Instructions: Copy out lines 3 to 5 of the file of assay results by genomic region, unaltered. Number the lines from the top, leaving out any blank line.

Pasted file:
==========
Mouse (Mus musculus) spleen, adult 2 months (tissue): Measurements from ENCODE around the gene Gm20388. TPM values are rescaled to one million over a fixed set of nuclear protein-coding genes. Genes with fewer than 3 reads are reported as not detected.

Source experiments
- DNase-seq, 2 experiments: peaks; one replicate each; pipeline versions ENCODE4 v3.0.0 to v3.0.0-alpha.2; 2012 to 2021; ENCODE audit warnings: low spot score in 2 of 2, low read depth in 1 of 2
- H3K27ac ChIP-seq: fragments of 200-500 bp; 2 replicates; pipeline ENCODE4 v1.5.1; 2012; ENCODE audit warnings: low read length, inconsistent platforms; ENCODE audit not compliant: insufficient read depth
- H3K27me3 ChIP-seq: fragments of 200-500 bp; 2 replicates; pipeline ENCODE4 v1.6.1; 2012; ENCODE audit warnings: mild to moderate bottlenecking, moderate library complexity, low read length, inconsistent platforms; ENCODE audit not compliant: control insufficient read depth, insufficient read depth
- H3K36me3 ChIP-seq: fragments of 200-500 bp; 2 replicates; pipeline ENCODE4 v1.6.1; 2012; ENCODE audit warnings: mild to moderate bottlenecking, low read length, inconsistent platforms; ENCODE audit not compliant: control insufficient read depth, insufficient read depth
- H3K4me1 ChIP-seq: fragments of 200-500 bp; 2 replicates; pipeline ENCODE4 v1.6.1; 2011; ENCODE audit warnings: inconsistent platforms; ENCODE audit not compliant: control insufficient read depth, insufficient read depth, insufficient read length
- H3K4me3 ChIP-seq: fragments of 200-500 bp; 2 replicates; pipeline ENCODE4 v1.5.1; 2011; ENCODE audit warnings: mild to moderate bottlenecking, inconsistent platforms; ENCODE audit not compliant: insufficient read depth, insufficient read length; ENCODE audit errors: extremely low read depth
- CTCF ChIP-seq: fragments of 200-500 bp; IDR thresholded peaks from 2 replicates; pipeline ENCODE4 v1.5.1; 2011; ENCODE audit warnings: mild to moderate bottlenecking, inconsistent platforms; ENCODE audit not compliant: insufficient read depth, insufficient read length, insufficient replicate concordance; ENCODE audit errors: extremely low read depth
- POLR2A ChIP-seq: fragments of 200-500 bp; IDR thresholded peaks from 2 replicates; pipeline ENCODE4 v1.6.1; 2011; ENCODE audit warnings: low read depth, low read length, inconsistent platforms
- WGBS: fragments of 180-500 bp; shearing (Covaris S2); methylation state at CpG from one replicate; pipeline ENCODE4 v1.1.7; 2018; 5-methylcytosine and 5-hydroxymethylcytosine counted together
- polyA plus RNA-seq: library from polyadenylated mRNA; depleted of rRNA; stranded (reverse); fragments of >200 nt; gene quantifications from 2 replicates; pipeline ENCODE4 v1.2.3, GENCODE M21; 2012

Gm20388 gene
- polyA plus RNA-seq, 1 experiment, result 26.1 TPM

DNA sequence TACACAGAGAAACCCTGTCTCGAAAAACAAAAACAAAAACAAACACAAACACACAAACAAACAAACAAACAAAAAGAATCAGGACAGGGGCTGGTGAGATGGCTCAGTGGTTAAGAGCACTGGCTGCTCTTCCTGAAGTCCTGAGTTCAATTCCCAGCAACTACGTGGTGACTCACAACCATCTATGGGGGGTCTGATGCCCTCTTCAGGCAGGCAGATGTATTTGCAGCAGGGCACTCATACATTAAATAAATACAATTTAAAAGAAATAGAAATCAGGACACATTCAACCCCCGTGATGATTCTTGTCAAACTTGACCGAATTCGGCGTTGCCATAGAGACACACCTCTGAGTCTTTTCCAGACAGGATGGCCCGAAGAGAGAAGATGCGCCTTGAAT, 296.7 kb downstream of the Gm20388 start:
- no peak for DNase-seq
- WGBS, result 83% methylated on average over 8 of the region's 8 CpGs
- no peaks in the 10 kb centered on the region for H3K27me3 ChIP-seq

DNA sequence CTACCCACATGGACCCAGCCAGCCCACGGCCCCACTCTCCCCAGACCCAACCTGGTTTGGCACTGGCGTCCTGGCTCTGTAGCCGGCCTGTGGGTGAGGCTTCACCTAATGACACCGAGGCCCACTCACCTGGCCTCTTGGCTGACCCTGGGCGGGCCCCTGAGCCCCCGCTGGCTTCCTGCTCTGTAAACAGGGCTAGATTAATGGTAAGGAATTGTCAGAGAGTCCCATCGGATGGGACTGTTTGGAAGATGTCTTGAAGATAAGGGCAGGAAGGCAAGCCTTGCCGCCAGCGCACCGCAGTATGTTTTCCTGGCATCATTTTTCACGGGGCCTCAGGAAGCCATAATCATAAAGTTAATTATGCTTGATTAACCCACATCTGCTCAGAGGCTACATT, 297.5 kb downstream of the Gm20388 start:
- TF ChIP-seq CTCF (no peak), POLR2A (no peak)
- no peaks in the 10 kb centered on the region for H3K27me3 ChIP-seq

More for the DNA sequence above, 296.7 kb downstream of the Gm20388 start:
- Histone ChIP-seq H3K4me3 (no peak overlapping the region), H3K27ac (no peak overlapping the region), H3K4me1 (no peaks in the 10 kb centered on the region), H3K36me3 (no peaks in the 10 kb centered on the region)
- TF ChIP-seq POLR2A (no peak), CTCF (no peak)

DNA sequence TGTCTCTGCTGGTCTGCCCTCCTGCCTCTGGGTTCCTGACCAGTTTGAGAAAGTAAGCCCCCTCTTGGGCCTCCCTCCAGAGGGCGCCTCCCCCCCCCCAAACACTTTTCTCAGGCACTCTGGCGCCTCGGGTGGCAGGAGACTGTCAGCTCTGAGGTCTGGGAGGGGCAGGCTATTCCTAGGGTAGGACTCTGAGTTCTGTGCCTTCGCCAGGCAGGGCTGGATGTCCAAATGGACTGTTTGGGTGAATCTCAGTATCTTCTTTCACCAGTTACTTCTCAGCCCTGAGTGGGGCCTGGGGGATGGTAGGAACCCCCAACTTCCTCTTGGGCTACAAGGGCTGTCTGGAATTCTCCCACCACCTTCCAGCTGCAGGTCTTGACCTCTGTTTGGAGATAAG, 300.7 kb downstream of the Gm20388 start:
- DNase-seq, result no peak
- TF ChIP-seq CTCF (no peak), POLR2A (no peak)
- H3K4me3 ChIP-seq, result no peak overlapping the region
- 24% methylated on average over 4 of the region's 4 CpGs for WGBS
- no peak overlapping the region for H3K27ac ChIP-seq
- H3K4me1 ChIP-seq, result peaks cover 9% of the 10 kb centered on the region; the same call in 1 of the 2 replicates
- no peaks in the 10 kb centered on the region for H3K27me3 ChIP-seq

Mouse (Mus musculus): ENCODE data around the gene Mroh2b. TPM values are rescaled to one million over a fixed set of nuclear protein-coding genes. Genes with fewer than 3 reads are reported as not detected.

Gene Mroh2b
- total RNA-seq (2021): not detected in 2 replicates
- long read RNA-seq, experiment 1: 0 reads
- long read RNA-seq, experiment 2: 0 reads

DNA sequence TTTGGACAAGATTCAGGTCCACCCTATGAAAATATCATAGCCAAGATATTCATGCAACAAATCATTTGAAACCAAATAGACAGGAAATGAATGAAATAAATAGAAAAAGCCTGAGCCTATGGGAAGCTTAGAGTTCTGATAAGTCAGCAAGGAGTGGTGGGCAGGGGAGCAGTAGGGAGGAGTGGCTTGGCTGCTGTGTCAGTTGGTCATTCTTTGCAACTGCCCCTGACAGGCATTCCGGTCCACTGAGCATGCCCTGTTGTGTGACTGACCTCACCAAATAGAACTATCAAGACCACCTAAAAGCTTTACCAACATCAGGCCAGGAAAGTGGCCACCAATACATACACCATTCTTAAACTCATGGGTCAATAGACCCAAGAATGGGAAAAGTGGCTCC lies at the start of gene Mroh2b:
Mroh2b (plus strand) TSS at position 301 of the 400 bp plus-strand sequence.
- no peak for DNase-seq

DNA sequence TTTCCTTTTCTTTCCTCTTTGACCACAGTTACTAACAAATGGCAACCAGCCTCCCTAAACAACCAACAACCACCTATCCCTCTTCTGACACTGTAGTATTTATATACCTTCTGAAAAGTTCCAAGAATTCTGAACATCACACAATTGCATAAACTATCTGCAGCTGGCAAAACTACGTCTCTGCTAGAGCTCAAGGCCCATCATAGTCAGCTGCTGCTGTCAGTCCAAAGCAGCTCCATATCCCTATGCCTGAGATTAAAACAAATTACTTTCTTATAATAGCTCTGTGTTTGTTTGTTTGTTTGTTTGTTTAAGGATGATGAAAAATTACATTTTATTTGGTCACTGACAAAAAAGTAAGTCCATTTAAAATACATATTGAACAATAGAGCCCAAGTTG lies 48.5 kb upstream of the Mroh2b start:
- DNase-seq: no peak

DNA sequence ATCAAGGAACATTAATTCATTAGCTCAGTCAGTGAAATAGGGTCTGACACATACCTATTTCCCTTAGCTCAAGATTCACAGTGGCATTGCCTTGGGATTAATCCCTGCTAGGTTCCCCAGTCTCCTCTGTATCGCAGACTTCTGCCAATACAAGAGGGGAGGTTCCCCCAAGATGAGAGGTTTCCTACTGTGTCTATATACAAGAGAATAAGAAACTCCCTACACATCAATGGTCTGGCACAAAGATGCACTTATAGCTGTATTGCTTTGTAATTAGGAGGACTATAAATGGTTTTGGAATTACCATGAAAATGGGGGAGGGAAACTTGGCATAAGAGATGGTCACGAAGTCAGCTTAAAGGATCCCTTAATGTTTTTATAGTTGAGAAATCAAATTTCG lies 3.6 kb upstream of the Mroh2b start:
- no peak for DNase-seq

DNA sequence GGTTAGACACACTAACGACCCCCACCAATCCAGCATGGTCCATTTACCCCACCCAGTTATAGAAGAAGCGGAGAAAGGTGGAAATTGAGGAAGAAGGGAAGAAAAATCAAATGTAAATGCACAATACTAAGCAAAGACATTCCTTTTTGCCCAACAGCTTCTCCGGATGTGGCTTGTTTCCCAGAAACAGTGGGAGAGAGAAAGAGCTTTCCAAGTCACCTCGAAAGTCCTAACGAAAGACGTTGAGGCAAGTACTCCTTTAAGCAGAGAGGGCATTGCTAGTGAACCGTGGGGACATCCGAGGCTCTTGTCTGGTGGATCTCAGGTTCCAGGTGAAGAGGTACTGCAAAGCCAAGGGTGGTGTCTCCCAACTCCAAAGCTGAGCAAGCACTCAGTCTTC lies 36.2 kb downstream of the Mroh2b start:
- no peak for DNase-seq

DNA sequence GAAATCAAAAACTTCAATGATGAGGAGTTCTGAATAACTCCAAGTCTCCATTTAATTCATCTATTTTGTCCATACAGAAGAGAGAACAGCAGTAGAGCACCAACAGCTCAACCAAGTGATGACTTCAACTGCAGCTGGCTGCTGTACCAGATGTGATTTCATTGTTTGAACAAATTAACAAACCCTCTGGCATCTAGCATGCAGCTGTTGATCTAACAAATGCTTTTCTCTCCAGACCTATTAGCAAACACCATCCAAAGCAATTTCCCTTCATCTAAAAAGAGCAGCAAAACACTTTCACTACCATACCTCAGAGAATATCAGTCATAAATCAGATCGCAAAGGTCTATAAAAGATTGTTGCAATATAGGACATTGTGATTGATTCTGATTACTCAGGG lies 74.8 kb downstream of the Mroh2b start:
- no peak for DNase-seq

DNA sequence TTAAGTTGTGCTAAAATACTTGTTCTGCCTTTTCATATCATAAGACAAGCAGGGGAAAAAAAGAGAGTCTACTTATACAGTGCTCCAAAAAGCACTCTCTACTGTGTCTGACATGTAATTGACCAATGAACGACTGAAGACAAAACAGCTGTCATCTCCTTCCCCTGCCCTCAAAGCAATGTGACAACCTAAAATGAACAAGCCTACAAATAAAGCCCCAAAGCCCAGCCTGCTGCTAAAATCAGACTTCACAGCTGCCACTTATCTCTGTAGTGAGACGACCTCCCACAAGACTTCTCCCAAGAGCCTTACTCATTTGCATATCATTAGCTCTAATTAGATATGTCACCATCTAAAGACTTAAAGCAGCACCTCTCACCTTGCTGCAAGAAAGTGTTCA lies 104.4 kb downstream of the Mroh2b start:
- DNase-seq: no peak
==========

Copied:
- DNase-seq, 2 experiments: peaks; one replicate each; pipeline versions ENCODE4 v3.0.0 to v3.0.0-alpha.2; 2012 to 2021; ENCODE audit warnings: low spot score in 2 of 2, low read depth in 1 of 2
- H3K27ac ChIP-seq: fragments of 200-500 bp; 2 replicates; pipeline ENCODE4 v1.5.1; 2012; ENCODE audit warnings: low read length, inconsistent platforms; ENCODE audit not compliant: insufficient read depth
- H3K27me3 ChIP-seq: fragments of 200-500 bp; 2 replicates; pipeline ENCODE4 v1.6.1; 2012; ENCODE audit warnings: mild to moderate bottlenecking, moderate library complexity, low read length, inconsistent platforms; ENCODE audit not compliant: control insufficient read depth, insufficient read depth